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13 September 1951




Held at the Hotel de Crillon, Paris,
On Thursday, 13 September 1951,
at 4 00 p.m.


- Opening of the conference (continued)
- Statement by the Chairman of the Commission


United States of America
Members:Mr. MARCHALFrance
Mr. ARASTurkey
Alternates:Mr. BARCOUnited States of America
Secretariat:Mr. De AZCARATEPrincipal Secretary
Also Present:Mr. FISCHERIsrael


Statement by the Chairman of the Commission (continued)

The CHAIRMAN made the following statement:

“As the Chairman of the Palestine Conciliation Commission, during the Commission’s initial meetings here with you, it is my privilege, and it is a pleasure for me, to welcome you on behalf of the Commission as participants in this Paris conference.

We find in the acceptance of our invitations to this conference, by the Governments of the five neighbor States to which the invitations were addressed, encouragement for our belief that those who entered into the Armistice Agreements have an earnest desire to promote the return of permanent peace in Palestine.

Those engagements, entered into almost three years ago, had a two-fold purpose: to put an end to bitter warfare and to pave the way for a transition to a lasting peace in a land sacred to three of the world’s great religions.

The first purpose has been achieved; the warfare between the neighbor States has been stopped. But there has been little progress toward the achievement of the second purpose -– that is, the working out of a peaceful settlement of the problems dividing these neighbor States.

The objective of this conference, in which we hope to continue to find encouragement from your participation, is to seek, through mediation, solutions to these problems which, as we wee them, can be broadly grouped into two categories: (a) problems mainly affecting the rights and status of individuals, and (b) problems mainly affecting the rights, obligations and relations of States.

The first group includes such questions as the repatriation, compensation and resettlement of refugees; claims for indemnification for damages resulting from hostilities; and disposition of blocked accounts.

Among the specific problems in the second group are: delineation of boundary and demarcation lines; demilitarized zones and no-man’s lands; arrangements for free-port facilities; water, fishing and navigation rights; communications and telecommunications; and such problems as narcotics, contraband and health control.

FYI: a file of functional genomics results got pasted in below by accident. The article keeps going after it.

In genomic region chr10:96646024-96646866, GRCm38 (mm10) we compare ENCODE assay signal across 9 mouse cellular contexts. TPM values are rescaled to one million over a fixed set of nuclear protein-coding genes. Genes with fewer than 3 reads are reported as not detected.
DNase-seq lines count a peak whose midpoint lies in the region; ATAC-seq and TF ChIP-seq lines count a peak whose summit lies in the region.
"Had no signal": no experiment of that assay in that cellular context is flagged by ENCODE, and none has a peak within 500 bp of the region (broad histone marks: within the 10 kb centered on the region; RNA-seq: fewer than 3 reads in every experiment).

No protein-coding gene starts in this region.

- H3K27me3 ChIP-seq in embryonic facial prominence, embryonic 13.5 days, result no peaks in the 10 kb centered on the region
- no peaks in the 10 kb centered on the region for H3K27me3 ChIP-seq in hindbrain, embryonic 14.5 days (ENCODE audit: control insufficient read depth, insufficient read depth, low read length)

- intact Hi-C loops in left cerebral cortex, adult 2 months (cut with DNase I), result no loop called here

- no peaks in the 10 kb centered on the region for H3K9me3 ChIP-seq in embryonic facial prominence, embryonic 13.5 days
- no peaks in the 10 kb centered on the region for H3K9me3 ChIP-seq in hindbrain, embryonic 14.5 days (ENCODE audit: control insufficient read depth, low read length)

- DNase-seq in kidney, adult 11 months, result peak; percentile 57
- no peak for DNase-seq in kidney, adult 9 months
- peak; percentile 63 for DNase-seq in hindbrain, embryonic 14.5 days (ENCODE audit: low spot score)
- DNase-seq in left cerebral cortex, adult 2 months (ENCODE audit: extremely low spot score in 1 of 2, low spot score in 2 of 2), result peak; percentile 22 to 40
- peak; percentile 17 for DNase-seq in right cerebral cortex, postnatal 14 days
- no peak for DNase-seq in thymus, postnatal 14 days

Many of these problems have been the subjects of discussions between the Commission and the parties during the past three years. In a sense, these discussions have been useful. They have made abundantly clear the views, aspirations and ideas of the parties to the dispute. But the time has now come to make constructive use of this clarification of views, aspirations and ideas. That is the task the commission has undertaken by assuming its mediatory functions as this conference and by offering to submit concrete proposals for consideration by the parties.

In drafting the proposals to be submitted to you, the commission has been guided by two considerations: fairness and realism. We have tried to take into consideration all the views expressed during the past three years by the parties to the dispute, as well as the political, social and economic realities observed by us. We have come to the conclusion that the Palestine problem must be considered in its entirety, and that its solution must be sought in a fair and realistic spirit of give-and-take.

In considering the Palestine problem in its entirety, we are following the guidance given to us by the General Assembly. The Assembly resolution under which our commission operates – and under which you are co-operating with us –- emphasizes the general character of the Palestine problem. In drafting our mediatory proposals for discussion in this conference, we have had to keep in mind that the General Assembly has instructed us to assist the governments and authorities concerned to achieve a final settlement of all questions outstanding between them. I feel certain that in considering our proposals, you will keep in mind that the Assembly, in the same resolution, has called upon the parties to the dispute to seek agreement by negotiations with a view to the final settlement of all outstanding questions. It is impossible to miss the meaning of this call and the clear emphasis of the resolution on the interdependence of the various elements of the Palestine problem.